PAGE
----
The key to the efficacy of the rhythm of silence and word, stillness and action, is holding them together in a beautiful tension.  If we pray and never do anything, God’s will will never actually be done. If we keep doing things but shun silence and stillness, chances are our actions will be less than what is really needed.  This is polarity management and it leads us to embrace yet another great paradox of leadership: the more we are called upon to use words, the more silence we need.  The more active leadership required of us and the greater the need for decisive action, the more we need to cultivate stillness—the capacity to wait on God long enough to receive God’s clear direction for whatever is facing us. The Lord will fight for you, and you have only to keep still. And then out of the stillness, you get up and do whatever God tells you to do.

Continue to part 4

©Ruth Haley Barton.  Not to be used without permission.

Ruth Haley Barton

(Doctor of Divinity, Northern Seminary) is Founder and Chief Essence Officer of the Transforming Center. A teacher, seasoned spiritual director (Shalem Institute), and retreat leader, she is the author of numerous books and resources on the spiritual life including Life Together in Christ, Pursuing God’s Will Together, Strengthening the Soul of Your Leadership, Sacred Rhythms, and Invitation to Solitude and Silence.

10 Comments

  1. […] Writings of Ruth Haley Barton on Solitude and Sacred Rhythms, such as this article  […]

  2. Jennifer on November 15, 2011 at 6:07 pm

    I started reading this article today and found it very helpful so far. I may not be a church leader but it’s helping me be a more effective mate for my husband in our home. Thank you!

    • admin on November 15, 2011 at 7:39 pm

      Jennifer,
      We are blessed that God can use our resources to help you. Even though our strategy involves helping leaders attend to their souls, our desire is that churches and Christian organizations become communities of spiritual transformation. May God use you in your setting.

  3. Sande Rajcic on September 2, 2011 at 2:35 am

    A word to you pastors: share these ereflections and other resources of the Transforming Center with your lay leaders.

    I am one of the lay leaders in our church’s women’s ministry, and just today I was struggling with one of those decisions we all know so well: there’s a need in the Body, I’ve got the skill set, but I’ve got so many other ministry commitments that taking this one on too would be a joyless task. Receiving the word to “wait” after a long afternoon of wrestling and dead-ends was like waking up from a bad dream. Of course it was time to cease struggling and wait upon God. The reminder came like a kiss of the Spirit.

    I am so grateful to be part of this community. I have been practicing spiritual disciplines for some time now, but never before in connection with my various leadership roles. If more lay leaders were acknowledged as leaders, and taught the means and importance of leading from a well-nourished soul, I am certain there would be more flourishing ministries and far less burnout.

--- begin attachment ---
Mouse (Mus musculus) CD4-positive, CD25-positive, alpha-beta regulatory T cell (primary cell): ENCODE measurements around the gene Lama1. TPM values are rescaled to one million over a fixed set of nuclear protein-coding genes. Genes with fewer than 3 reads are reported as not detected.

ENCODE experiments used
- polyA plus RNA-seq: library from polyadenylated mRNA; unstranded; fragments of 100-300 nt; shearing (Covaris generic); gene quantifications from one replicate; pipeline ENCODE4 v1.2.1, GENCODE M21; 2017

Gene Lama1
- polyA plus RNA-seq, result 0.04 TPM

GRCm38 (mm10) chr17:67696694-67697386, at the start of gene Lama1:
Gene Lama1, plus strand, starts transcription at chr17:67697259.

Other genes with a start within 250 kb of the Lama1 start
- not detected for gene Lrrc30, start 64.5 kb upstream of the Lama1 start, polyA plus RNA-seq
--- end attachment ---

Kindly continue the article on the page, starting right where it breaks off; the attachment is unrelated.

• admin on September 2, 2011 at 2:56 am

      Thanks Sande. Great word. There are now two more ways to share the work of Transforming Center. You can like us on Facebook and follow us on Twitter (@TransformingCnt)

    • Ruth Barton on October 13, 2011 at 3:21 am

      I am so grateful this landed at the right time for you. Thanks for your encouragement to pastors to share this with their lay leaders who also carry so much leadership responsibility in the church and need spiritual resources as well.

  4. Phil Bontrager on September 2, 2011 at 12:10 am

    It’s a paradox that a leader would write such an article. “The World” is most likely to confer the mantle of leadership on those persons who talk most and loudest and most glibly. Unfortunately organized religion and most adherents have followed blindly into that trap. The article could be developed into a semester-long divinity school requirement, including extensive practice.

    • Ruth Barton on September 9, 2011 at 2:07 am

      Yes, and the practice would be the most important part!

  5. Kervin Raugust on September 1, 2011 at 3:57 pm

    As a leader I have allowed my first reponse to be driven by my need to “say something”. What I am learning to do is practice postponement. Waiting in the moment before I speak gives me opoportunity to notice what is stirring inside me and to hear the whisper of God’s voice. The greatest aid to cultivating the first response of “postponement in the moment”, for me, is time alone with God waiting in His presence! Moving from the space of waiting into the place of leadership activity helps me lead with words informed by God.

    • Ruth Barton on September 9, 2011 at 2:06 am

      I love hearing about the practice of postponement. I’m sure you have never regretted it! 🙂